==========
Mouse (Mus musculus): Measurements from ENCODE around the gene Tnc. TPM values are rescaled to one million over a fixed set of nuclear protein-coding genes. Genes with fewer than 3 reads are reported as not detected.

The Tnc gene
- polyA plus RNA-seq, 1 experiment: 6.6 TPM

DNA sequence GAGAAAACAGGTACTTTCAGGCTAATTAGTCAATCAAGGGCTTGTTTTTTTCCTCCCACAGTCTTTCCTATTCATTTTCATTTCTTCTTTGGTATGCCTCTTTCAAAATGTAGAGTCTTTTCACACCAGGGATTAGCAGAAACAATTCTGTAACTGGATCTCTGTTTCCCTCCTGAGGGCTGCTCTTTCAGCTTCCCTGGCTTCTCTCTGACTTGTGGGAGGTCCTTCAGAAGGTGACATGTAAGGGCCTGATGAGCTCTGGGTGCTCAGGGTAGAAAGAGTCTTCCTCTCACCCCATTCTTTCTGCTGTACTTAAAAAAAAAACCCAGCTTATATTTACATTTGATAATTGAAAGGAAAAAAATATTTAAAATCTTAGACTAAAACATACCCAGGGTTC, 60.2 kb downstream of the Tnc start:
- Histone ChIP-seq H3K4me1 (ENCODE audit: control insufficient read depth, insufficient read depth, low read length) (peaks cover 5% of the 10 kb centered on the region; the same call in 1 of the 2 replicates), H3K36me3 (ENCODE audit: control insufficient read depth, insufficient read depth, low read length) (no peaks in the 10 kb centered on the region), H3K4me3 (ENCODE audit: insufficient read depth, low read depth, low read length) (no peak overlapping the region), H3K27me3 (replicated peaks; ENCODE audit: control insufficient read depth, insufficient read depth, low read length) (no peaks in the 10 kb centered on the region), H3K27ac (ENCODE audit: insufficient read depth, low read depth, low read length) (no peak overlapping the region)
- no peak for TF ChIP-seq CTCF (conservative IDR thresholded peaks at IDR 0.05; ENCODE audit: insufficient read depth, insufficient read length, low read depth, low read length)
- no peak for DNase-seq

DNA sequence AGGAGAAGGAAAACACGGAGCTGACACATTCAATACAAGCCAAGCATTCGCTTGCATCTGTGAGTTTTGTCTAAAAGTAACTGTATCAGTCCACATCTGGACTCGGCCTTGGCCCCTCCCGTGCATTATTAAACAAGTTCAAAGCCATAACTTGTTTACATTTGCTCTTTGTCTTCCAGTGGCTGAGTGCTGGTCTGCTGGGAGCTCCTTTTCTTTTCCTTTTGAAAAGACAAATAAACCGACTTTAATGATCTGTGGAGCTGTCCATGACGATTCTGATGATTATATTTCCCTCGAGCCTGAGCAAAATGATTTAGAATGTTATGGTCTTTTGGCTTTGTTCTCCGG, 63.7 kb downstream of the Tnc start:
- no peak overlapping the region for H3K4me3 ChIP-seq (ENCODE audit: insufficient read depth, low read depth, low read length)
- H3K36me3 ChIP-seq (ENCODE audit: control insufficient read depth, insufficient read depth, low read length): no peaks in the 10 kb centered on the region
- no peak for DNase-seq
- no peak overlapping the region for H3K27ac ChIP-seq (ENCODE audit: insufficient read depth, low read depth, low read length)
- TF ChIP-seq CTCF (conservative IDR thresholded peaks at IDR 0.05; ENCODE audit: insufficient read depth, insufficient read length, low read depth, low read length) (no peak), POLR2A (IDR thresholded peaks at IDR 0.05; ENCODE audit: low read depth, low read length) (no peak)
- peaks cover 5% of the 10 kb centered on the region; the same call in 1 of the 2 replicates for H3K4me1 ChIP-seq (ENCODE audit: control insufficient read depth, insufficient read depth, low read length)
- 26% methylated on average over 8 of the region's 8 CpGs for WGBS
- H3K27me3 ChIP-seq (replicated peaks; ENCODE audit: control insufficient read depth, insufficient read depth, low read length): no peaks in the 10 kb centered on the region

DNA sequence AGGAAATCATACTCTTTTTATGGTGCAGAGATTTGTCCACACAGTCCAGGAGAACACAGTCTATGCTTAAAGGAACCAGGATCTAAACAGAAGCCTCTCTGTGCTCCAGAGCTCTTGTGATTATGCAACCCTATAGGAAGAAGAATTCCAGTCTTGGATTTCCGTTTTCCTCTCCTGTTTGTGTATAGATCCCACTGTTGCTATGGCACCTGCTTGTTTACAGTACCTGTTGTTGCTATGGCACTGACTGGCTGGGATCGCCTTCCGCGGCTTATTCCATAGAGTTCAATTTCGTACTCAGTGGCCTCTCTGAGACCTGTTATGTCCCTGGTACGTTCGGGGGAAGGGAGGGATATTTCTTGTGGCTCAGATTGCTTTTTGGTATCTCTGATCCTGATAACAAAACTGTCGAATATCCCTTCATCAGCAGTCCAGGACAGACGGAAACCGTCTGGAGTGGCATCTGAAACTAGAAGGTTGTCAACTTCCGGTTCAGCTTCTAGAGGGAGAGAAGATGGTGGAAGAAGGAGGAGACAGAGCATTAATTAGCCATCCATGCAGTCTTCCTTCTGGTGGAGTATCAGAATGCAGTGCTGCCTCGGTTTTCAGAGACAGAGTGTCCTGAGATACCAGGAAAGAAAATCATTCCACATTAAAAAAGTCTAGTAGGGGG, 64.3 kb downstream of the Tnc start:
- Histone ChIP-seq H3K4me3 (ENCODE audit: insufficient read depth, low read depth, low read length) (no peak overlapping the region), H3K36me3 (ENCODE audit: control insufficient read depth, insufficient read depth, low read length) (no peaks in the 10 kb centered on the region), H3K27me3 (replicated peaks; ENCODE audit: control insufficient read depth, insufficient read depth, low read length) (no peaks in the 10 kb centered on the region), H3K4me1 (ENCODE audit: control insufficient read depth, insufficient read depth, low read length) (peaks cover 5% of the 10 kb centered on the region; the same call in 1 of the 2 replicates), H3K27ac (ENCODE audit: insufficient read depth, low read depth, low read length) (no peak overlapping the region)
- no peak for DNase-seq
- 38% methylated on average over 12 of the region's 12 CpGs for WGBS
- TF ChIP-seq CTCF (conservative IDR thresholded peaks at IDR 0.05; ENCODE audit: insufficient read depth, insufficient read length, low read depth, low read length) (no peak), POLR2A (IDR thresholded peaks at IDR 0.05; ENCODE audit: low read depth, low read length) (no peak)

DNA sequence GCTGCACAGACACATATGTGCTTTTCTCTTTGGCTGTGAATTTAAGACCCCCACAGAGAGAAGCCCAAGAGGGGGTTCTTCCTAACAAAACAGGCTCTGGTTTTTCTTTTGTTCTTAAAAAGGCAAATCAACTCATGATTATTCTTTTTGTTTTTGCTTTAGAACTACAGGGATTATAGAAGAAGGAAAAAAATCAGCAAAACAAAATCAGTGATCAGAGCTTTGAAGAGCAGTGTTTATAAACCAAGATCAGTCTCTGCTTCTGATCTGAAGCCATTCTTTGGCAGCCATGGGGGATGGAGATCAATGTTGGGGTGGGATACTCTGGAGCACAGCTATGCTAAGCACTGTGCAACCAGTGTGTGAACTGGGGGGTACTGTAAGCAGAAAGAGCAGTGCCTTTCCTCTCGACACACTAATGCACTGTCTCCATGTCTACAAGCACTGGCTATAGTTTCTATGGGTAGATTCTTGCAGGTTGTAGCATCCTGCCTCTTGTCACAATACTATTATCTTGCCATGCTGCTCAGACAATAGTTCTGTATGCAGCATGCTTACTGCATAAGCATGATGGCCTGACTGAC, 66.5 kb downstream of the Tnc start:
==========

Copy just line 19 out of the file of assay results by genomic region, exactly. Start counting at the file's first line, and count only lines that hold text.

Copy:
- no peak for DNase-seq